The Cascadia Subduction Zone may get most of the attention, but as Friday’s earthquakes north of Seattle show, the monster fault off the coast isn’t our only seismic threat.
Western Washington is also crisscrossed by more than a dozen large, shallow faults — cracks in the Earth’s crust capable of unleashing damaging earthquakes. Seattle, Tacoma, Everett, Olympia and Bremerton all sit uncomfortably close to crustal faults. And new evidence suggests that in the aggregate, those faults might rupture more frequently than previously thought.
The magnitude 4.6 quake that struck early Friday morning near Monroe originated more than 17 miles down on a previously unknown fault and in an area seismologists don’t understand well. The focus, or point where the fracture started, was several miles beneath the Southern Whidbey Island Fault (SWIF) zone — a wide swath of fractures that cuts diagonally across the state from Victoria, B.C, to the Tri-Cities area on the Columbia River.
“This was probably on an entirely different fault zone,” said Brian Sherrod, earthquake hazards chief for the U.S. Geological Survey in Seattle. “It’s a good reminder that we live in an area with lots of active faults.”
Washington’s major crustal faults can generate quakes as big as magnitude 7 to 7.5, Sherrod said. While that’s far less powerful than a magnitude 9 subduction zone megaquake, a quake of that size near any city in the state would be devastating.
Geologists used to think large crustal fault quakes in Washington struck very rarely — only every thousand years or so, on average. But Sherrod and his colleagues recently analyzed all the geologic data from 15 faults in the Puget lowlands, and found evidence of 21 quakes of magnitude 6.6 or greater in the last 4,000 years. After statistical analysis, the researchers concluded that means a big quake rocks one fault or another every 250 years on average.
“When you aggregate these faults and treat them as one source the region has to deal with, the recurrence interval is pretty darn short,” Sherrod said.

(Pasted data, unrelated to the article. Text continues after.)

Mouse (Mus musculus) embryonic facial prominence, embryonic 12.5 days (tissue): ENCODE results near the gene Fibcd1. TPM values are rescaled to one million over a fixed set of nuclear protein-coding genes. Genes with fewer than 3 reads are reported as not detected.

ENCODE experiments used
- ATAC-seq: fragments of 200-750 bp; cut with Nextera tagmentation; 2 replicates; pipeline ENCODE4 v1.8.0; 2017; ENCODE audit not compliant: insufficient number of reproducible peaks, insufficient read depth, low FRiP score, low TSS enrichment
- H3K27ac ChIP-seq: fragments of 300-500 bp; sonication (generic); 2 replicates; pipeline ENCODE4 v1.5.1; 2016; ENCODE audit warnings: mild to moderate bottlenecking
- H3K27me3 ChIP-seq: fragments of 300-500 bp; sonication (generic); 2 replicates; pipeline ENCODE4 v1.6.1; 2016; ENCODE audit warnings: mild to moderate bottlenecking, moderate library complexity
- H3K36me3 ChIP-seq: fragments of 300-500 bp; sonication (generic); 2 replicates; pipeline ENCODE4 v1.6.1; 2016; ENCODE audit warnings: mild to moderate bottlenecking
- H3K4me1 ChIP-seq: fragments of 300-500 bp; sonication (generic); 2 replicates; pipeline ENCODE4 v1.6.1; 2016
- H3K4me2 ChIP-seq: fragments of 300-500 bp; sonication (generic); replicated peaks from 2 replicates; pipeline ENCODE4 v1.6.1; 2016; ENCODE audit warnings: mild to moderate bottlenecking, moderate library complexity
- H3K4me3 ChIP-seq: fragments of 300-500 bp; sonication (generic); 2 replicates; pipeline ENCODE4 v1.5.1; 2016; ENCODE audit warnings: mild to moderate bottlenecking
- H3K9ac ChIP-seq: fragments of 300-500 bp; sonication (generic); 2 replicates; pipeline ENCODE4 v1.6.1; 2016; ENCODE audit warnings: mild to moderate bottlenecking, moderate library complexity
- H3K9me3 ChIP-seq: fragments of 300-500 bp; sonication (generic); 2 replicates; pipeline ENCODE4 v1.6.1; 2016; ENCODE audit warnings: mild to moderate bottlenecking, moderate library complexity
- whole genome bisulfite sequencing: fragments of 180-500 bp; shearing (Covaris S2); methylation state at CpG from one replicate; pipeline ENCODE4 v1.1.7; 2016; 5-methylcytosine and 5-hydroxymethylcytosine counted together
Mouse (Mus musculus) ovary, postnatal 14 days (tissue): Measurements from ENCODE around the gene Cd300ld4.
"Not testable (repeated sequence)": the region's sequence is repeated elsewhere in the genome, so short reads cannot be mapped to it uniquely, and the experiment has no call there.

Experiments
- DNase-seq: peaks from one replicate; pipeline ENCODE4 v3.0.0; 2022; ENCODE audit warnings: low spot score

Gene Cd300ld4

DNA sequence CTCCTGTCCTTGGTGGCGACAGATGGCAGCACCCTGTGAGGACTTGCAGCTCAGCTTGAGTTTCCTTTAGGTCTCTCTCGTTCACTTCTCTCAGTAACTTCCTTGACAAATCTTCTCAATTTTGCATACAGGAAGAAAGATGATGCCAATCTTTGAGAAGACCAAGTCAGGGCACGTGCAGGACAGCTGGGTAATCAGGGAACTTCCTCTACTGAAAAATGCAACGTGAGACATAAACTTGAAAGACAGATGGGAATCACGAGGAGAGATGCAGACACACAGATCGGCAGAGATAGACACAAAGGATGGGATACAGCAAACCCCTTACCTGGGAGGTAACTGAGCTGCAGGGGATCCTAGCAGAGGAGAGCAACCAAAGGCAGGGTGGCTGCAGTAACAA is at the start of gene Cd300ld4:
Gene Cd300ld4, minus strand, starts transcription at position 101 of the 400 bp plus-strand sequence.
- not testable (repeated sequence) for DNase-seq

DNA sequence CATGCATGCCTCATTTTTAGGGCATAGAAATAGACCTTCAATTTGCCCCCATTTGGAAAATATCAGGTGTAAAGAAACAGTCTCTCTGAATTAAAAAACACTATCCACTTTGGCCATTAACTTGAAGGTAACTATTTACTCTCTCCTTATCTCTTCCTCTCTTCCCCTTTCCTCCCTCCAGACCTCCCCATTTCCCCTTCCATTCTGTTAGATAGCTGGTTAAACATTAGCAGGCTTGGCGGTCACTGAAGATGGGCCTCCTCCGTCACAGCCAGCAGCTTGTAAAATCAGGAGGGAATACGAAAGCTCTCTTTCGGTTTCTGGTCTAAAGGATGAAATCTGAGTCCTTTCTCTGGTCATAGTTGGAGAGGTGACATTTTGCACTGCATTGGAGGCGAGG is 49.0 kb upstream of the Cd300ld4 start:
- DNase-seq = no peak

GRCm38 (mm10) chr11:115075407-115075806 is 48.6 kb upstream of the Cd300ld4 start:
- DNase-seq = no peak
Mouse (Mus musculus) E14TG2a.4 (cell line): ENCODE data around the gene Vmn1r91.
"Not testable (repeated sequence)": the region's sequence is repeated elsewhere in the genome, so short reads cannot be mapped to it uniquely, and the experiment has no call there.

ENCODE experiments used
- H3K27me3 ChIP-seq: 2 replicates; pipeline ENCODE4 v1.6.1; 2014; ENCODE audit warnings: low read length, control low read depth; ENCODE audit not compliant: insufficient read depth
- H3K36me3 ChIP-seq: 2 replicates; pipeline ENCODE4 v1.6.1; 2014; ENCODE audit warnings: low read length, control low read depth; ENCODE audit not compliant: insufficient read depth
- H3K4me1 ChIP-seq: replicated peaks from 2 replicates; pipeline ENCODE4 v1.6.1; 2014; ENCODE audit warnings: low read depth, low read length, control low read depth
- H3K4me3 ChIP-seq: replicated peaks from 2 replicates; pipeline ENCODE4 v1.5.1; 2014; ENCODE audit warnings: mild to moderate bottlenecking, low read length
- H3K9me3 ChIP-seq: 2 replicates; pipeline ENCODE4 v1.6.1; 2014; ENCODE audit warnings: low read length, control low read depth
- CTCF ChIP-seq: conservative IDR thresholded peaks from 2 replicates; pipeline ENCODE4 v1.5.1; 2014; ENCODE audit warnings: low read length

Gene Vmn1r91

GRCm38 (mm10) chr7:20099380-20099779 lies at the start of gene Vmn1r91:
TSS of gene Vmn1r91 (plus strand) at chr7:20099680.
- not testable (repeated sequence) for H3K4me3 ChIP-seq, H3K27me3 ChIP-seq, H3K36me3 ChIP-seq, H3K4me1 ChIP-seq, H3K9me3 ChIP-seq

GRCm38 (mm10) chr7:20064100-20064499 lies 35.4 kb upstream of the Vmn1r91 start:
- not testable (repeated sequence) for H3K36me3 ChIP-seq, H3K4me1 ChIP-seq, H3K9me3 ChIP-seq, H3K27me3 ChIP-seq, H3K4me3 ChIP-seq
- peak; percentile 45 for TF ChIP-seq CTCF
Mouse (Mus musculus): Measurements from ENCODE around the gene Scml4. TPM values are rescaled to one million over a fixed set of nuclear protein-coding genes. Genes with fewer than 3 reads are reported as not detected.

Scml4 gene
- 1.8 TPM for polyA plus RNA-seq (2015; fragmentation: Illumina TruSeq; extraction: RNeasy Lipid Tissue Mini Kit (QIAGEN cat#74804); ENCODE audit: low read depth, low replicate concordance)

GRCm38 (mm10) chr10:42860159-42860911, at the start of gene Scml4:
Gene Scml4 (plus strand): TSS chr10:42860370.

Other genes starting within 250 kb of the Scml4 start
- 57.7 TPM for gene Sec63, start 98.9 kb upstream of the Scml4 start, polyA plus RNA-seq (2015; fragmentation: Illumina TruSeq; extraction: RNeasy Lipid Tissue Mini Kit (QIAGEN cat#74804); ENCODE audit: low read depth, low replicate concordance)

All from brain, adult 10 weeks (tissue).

The most recent shallow-fault earthquake Sherrod and his team have uncovered in the Puget Sound region struck on what’s called the Utsalady Point Fault on Whidbey Island between 300 and 500 years ago.
“So we’re in the window of opportunity” for another one, Sherrod said. “Prepare your family, prepare your house, because you never know when it’s going to hit.”
The east side of the state is not immune, either. One of the biggest quakes in Washington’s recorded history, estimated between magnitude 6.5 and 7.5, struck in 1872 on a shallow fault near the town of Entiat. The quake broke windows in Victoria, B.C., cracked chimneys in Olympia and shook loose landslides that reportedly dammed the Columbia River.
The SWIF is the state’s largest crustal fault. The best-known is the Seattle Fault, which extends from Bremerton to the Cascade foothills, crossing under Seattle’s Sodo area and roughly tracking Interstate 90. The fault last ruptured around 1,100 years ago, thrusting coastlines on Bainbridge Island and West Seattle more than 20 feet into the air, triggering a tsunami in Puget Sound and setting off massive landslides on Mercer Island. One analysis estimates a magnitude 6.7 quake on the Seattle fault today could cause $33 billion in damage and kill as many as 1,600 people.
Washington’s shallow faults are the result of a kind of slow-moving tectonic train wreck. California, which is creeping northward at a rate of about 2 inches a year, smashes into Oregon which smashes into Washington. Pinned up against unyielding bedrock to the north in British Columbia, Washington crumples and cracks under the north-south compression.
“Think of the crust up here as a piece of glass that’s shattered and there’s faults running through it in many directions,” Sherrod said.
Washington’s most common big quakes are of a different type altogether. They originate very deep underground – 20 to 30 miles or more. Instead of being caused by ruptures on the offshore subduction zone or a crustal fault, they are caused by cracks within the oceanic plate, which is diving under, or subducting, the North American continent. The 2001 Nisqually earthquake was one of these, as were the large, damaging quakes near Olympia in 1949 and 1965.